The latest data released by The American Institute of Architects (AIA) indicates that demand for design services remains low, with January marking the beginning of a third consecutive year of negative conditions for architecture and design services. The AIA's January Architecture Billings Index (ABI) dropped three points to a rating of 42.5, down from December 2009's revised score of 45.4. A score above 50 would indicate an increase in architecture billings. The past several months have seen the ABI see-saw up and down as economic conditions fluctuate. Inquiries for new projects dropped more than seven points in January, scoring 52.5.

"We've seen this sawtooth pattern now for the last six to eight months, not moving at any great speed toward a recovery in billings," says AIA's chief economist Kermit Baker, Ph.D, Hon. AIA. "It's not as bad as it was during the depths of the downturn, but it's also not moving very quickly toward anything that indicates a turnaround in design activity." Baker attributes the continued billings slump to project delays and cancellations due to lending institutions implementing "unusually stringent equity requirements on new developments."

Some sectors are performing better than others, particularly residential, Baker notes. For two out of the past three months, residential activity—represented in the ABI by the multifamily sector—has scored above 50, indicating some increase in billings. January's ABI shows the strongest billings going to the multifamily sector with a score of 50.1, followed by commercial/industrial (44.9), institutional (43.1), and mixed practice (40.3). "Residential architecture has the most optimistic outlook of any sector," says Baker. "Scores are showing some encouraging signs in multifamily, and if our numbers reflected the full residential sector it might be even more encouraging."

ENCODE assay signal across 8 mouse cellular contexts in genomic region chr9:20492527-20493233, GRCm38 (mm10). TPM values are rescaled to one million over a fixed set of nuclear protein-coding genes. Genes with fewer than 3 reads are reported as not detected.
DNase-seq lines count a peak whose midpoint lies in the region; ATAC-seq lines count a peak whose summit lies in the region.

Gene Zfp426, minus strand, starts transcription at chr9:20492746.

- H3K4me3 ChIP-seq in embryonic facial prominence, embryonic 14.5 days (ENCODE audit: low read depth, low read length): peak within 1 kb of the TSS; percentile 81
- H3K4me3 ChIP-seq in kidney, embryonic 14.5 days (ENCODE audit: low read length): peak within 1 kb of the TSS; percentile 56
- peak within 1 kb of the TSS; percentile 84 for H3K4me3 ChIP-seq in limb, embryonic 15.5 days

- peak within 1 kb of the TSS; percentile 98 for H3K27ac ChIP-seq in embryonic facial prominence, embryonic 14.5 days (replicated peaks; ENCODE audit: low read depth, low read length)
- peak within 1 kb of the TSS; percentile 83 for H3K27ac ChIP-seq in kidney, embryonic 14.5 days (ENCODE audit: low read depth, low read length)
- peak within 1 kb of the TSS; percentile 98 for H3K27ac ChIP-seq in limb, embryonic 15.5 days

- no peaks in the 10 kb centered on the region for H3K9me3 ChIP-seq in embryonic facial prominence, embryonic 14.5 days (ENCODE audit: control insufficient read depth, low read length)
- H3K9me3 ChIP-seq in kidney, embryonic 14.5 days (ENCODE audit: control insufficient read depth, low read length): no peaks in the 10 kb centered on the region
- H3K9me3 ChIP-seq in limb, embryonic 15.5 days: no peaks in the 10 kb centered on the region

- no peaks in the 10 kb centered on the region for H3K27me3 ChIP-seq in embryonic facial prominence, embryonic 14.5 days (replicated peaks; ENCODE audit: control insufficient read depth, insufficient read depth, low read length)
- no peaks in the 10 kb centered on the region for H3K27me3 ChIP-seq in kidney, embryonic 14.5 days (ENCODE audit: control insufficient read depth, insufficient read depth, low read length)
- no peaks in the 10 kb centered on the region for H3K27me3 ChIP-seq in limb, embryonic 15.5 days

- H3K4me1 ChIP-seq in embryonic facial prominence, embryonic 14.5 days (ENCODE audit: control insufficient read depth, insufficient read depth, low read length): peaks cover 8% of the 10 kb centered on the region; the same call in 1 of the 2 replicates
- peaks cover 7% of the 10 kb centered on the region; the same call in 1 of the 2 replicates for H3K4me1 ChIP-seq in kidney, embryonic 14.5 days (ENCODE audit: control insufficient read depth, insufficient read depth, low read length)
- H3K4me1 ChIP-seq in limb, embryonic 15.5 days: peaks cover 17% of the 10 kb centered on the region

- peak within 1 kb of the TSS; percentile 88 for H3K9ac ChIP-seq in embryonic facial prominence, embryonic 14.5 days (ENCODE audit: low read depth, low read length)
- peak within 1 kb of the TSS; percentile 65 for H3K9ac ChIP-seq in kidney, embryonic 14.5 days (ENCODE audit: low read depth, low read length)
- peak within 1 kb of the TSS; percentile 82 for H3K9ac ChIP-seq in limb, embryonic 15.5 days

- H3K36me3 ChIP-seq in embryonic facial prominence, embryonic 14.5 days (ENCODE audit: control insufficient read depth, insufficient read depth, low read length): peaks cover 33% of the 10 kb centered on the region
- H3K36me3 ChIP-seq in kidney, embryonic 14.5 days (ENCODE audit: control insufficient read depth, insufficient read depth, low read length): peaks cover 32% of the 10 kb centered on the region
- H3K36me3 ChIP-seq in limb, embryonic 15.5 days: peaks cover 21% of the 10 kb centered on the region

The regional ABI breakdown shows a mix of slight declines and almost negligible improvements with the Midwest scoring 48.0 (up from 46.6 in December), the West edging up to 40.5 from 40.0, the Northeast sliding from 48.6 to 45.7, and the South slipping to 41.32 from 43.2 in December.

Data released recently by the U.S. Census Bureau and the U.S. Department of Housing and Urban Development also reflects the peaks and valleys Baker notes. After a brief period of improvement in November and December 2009, residential construction is once again on the downward slope.

According to the January 2010 New Residential Construction Report, permits for privately owned housing units slipped 4.9 percent to a seasonally adjusted annual rate of 621,000, down from December 2009's revised rate of 653,000. Single-family permits inched 0.4 percent above December's rate of 505,000, rising to 507,000, while permits for units in buildings of five or more units fell 26.2 percent to 96,000.

Housing starts for January were an equally mixed bag, with overall starts of privately owned housing units rising to a seasonally adjusted annual rate of 591,000, 2.8 percent above December's revised rate of 575,000. Starts of single-family units increased 1.5 percent to a rate of 484,000. Starts of units in buildings with five or more units jumped 17.6 percent in January, marking a three-month period of consistent increases. January's housing completions, however, declined in 12.9 percent for single-family to a rate of 427,000 and 11.2 percent for units in buildings of five or more units to a rate of 215,000.